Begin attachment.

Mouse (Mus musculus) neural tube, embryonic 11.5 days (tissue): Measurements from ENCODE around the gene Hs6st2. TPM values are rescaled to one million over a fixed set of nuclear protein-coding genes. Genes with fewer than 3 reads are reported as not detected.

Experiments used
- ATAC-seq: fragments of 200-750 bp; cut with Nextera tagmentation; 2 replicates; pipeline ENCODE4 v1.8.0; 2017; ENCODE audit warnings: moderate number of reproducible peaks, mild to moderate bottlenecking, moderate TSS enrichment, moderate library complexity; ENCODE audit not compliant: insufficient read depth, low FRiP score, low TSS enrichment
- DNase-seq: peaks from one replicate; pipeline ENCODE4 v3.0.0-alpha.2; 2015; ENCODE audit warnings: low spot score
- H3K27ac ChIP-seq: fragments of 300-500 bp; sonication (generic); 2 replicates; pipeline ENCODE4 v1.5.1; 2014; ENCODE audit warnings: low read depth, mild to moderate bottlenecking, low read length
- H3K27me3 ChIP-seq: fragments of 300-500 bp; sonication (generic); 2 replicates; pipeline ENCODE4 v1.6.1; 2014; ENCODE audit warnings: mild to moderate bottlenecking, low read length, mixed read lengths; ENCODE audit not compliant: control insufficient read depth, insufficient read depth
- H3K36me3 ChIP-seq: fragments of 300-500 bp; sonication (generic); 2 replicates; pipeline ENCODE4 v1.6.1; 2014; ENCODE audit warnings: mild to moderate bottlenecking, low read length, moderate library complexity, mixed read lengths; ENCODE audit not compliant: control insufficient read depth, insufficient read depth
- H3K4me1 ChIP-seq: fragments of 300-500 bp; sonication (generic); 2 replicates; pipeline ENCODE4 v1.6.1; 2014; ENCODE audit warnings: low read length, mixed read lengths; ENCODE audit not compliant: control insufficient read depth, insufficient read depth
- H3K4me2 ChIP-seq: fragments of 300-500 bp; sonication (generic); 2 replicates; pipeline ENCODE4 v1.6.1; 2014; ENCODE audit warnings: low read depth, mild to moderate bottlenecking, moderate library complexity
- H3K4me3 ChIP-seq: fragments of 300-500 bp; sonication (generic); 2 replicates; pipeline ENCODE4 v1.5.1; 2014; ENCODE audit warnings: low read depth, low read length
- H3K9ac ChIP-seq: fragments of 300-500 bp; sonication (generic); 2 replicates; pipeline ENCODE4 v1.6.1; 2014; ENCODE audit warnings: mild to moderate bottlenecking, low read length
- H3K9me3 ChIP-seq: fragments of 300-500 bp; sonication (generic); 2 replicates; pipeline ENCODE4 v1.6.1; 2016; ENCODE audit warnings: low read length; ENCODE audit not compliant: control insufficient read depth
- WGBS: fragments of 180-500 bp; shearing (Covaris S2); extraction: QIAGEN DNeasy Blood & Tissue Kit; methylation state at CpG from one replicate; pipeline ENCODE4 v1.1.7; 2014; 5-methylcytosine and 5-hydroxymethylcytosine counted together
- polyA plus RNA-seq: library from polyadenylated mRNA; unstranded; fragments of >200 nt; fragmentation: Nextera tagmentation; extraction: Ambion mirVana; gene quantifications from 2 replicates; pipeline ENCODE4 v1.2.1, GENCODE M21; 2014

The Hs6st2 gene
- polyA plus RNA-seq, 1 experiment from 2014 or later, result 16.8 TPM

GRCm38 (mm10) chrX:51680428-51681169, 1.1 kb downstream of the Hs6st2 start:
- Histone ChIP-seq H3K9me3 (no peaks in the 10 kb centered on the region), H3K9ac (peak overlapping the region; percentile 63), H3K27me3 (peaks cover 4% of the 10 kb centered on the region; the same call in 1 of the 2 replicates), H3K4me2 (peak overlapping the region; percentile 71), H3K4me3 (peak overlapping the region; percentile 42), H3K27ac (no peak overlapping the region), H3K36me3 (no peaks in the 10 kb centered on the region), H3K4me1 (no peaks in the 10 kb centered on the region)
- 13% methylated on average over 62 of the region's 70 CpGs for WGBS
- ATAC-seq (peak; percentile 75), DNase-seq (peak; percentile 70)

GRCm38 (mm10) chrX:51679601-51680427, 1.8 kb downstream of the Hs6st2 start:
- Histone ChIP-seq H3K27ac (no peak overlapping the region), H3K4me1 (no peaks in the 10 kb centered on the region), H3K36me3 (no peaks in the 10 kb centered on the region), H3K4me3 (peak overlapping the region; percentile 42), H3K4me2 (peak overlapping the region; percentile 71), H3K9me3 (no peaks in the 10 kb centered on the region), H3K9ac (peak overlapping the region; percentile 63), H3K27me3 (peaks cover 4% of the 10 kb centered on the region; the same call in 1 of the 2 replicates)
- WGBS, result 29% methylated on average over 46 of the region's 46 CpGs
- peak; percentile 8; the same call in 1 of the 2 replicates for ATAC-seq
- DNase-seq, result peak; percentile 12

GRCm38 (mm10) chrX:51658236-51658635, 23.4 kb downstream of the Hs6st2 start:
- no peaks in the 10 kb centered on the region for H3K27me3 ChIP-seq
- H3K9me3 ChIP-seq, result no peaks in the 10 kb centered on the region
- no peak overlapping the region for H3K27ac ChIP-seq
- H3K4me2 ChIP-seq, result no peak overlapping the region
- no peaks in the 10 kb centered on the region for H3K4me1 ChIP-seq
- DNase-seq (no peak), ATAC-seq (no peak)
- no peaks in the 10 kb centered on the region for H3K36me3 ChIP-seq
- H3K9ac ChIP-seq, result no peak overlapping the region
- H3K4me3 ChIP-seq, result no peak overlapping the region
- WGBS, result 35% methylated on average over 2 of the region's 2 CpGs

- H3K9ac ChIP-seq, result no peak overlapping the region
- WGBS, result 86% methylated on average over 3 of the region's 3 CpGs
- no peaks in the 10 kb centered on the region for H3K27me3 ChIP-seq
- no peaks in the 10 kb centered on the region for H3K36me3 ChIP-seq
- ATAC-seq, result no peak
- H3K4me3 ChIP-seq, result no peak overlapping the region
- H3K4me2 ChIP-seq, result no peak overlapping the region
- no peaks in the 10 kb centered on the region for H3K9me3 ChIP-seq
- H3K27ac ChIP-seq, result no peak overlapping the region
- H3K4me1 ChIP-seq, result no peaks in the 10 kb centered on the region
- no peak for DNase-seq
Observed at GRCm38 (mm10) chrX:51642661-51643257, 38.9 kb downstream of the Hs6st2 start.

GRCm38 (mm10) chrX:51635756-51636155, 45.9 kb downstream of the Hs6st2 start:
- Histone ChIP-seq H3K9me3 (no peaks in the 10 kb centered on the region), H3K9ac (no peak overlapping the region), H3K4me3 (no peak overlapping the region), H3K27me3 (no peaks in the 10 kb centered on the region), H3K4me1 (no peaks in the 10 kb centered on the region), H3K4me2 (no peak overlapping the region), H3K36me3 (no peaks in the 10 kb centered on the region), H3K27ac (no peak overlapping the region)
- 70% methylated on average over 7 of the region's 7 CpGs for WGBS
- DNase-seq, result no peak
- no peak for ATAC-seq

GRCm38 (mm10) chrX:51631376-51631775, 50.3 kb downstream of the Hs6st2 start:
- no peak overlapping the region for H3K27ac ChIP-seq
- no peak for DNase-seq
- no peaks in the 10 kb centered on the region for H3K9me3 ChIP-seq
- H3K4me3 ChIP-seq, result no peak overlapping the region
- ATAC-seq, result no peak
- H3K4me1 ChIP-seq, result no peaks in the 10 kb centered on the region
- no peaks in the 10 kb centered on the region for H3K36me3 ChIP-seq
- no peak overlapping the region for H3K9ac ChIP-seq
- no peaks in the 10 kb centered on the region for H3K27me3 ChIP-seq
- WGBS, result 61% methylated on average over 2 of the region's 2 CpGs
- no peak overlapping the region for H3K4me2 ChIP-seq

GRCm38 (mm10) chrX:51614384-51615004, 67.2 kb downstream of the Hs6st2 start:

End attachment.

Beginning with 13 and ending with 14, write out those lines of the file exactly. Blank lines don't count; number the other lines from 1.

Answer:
- WGBS: fragments of 180-500 bp; shearing (Covaris S2); extraction: QIAGEN DNeasy Blood & Tissue Kit; methylation state at CpG from one replicate; pipeline ENCODE4 v1.1.7; 2014; 5-methylcytosine and 5-hydroxymethylcytosine counted together
- polyA plus RNA-seq: library from polyadenylated mRNA; unstranded; fragments of >200 nt; fragmentation: Nextera tagmentation; extraction: Ambion mirVana; gene quantifications from 2 replicates; pipeline ENCODE4 v1.2.1, GENCODE M21; 2014